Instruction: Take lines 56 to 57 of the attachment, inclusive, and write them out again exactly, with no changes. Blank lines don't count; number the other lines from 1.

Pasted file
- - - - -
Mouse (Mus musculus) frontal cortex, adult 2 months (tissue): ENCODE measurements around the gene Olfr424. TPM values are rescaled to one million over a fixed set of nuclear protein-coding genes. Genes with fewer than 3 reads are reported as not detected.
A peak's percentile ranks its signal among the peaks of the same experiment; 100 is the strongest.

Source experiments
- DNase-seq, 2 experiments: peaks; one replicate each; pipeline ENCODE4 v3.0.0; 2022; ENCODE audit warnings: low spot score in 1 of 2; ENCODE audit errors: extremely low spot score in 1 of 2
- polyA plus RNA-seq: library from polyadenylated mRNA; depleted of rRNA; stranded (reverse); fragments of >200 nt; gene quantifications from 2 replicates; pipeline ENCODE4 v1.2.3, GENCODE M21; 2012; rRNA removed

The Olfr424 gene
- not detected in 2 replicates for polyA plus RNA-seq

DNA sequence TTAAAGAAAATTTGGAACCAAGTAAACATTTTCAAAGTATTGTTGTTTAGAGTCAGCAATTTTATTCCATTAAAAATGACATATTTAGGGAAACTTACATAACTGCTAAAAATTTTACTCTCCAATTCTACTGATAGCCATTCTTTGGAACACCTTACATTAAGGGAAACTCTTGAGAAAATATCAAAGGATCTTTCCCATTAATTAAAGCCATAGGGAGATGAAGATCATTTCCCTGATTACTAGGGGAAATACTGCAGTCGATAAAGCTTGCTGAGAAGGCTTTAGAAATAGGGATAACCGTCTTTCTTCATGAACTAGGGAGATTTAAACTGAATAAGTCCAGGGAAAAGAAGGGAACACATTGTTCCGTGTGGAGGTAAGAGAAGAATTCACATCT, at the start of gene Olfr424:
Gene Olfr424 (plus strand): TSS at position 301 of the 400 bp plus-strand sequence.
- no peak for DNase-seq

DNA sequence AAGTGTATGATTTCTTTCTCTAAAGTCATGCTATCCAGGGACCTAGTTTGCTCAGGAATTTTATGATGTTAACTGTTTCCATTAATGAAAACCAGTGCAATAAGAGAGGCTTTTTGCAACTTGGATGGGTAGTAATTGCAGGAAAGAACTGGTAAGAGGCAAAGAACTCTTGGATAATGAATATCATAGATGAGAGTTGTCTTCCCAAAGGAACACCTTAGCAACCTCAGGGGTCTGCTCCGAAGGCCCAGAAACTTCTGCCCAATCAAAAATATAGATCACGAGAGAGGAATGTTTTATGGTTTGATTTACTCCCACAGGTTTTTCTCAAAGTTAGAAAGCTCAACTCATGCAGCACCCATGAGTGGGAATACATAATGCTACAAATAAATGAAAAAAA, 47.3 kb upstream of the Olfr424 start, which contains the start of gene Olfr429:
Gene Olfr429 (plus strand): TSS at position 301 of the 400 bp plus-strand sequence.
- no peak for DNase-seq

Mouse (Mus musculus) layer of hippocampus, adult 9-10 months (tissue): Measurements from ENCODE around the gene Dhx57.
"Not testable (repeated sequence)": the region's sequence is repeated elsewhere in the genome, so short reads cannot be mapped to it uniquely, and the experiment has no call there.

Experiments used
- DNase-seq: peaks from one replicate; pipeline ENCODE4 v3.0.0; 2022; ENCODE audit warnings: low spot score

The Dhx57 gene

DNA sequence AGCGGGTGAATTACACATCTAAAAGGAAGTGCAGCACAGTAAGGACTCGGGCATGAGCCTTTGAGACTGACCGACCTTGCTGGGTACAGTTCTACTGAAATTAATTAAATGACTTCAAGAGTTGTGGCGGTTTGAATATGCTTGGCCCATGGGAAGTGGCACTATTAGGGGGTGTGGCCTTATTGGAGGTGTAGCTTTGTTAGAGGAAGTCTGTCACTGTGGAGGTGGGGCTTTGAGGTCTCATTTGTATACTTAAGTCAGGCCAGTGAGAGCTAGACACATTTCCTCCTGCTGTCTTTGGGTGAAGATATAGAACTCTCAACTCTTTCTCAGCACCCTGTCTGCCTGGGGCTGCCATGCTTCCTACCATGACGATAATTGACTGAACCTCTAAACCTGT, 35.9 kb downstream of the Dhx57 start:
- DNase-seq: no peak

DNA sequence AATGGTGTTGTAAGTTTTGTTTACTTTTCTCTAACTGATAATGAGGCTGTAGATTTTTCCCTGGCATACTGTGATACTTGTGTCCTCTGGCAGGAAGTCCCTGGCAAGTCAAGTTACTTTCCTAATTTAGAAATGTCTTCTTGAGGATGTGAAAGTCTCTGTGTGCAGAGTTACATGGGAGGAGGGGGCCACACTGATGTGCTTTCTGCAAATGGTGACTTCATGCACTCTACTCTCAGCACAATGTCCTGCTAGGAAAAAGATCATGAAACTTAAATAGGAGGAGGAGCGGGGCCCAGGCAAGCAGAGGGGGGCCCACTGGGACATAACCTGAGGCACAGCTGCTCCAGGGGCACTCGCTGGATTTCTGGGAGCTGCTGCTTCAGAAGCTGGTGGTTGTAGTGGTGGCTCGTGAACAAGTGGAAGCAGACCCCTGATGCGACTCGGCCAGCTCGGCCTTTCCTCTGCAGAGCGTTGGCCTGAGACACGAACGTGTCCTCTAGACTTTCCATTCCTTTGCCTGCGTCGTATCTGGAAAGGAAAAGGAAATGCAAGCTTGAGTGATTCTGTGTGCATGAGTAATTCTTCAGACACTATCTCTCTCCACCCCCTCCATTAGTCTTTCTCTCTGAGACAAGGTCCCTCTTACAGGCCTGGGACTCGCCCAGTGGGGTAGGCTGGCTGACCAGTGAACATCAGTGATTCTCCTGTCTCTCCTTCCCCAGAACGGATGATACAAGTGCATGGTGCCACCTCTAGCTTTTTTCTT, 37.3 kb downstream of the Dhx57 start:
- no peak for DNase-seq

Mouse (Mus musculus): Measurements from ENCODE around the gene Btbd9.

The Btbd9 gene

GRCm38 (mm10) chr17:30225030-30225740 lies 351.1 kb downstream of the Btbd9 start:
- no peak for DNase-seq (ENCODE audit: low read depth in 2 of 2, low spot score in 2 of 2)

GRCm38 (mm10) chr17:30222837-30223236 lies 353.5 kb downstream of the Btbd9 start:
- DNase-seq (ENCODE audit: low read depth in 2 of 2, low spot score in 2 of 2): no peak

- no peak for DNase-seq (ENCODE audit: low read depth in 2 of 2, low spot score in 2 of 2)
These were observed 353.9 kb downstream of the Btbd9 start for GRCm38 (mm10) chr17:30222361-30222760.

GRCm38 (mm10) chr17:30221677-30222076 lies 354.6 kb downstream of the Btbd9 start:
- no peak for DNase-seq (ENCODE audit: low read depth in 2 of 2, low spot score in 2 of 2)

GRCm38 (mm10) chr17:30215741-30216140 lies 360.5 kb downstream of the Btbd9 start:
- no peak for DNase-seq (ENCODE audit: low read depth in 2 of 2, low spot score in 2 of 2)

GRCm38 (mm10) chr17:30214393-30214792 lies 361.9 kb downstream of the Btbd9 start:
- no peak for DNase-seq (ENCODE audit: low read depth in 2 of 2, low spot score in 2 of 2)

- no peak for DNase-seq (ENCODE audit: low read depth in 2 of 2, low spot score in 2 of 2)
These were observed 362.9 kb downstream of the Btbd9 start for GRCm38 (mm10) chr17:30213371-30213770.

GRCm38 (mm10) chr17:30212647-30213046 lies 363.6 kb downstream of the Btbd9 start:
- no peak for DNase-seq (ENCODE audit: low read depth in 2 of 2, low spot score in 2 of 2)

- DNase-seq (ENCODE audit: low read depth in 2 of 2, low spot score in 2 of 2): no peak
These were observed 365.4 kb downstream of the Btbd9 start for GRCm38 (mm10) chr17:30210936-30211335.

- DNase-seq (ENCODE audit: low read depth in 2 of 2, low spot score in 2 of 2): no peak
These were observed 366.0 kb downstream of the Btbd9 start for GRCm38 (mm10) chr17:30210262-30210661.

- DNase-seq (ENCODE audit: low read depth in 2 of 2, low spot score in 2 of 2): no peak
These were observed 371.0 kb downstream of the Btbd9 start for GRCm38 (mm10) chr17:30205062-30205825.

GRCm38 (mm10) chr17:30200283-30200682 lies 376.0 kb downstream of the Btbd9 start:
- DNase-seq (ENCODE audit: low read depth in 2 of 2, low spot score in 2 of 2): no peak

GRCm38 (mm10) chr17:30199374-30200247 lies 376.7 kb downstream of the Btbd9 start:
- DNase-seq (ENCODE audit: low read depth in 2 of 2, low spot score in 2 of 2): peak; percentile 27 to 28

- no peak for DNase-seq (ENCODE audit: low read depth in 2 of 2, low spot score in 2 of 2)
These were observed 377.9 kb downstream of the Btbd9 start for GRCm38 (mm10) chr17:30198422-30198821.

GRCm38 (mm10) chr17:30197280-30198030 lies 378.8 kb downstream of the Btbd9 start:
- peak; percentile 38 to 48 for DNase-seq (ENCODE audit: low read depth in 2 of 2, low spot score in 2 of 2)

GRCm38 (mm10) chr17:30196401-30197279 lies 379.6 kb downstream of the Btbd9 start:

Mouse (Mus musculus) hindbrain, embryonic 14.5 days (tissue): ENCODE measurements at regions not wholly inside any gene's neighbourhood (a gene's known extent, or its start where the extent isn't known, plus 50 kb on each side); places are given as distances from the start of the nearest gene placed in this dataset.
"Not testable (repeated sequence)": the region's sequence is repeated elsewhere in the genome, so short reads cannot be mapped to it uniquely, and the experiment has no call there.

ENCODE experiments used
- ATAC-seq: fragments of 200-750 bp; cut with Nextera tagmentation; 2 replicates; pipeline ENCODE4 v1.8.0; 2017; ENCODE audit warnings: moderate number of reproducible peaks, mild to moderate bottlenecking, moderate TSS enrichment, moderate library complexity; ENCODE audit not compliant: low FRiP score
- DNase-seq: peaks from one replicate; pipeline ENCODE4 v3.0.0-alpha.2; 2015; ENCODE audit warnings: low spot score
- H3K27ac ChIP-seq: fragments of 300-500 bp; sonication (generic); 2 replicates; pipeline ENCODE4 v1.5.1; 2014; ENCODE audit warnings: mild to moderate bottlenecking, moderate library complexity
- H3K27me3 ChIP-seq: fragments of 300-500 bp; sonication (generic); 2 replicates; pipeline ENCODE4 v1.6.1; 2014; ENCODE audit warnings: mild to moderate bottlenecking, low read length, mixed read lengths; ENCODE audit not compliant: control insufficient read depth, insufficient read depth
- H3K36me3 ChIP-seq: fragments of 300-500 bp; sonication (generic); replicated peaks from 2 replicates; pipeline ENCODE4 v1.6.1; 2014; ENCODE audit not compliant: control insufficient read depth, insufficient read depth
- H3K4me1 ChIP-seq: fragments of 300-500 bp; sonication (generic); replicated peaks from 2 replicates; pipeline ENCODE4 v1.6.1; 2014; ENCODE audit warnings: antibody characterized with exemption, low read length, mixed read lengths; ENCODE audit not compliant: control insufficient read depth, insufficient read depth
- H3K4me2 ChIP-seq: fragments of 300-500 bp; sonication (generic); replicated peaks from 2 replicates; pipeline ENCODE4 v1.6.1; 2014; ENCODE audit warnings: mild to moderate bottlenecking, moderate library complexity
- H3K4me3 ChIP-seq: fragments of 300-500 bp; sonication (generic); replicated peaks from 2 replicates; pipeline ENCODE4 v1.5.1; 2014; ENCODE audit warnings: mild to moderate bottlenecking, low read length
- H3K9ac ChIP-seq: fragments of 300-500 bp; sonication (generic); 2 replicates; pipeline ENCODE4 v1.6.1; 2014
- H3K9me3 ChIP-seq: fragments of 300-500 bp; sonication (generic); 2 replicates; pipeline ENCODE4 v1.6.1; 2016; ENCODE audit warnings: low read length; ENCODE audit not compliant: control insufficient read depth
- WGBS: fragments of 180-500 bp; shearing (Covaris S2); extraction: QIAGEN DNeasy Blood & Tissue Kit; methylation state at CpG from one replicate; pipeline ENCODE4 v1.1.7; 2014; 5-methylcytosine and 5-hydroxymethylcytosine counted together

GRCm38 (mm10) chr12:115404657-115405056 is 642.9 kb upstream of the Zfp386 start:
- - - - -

Mouse (Mus musculus) hindbrain, embryonic 14.5 days (tissue): ENCODE measurements at regions not wholly inside any gene's neighbourhood (a gene's known extent, or its start where the extent isn't known, plus 50 kb on each side); places are given as distances from the start of the nearest gene placed in this dataset.
"Not testable (repeated sequence)": the region's sequence is repeated elsewhere in the genome, so short reads cannot be mapped to it uniquely, and the experiment has no call there.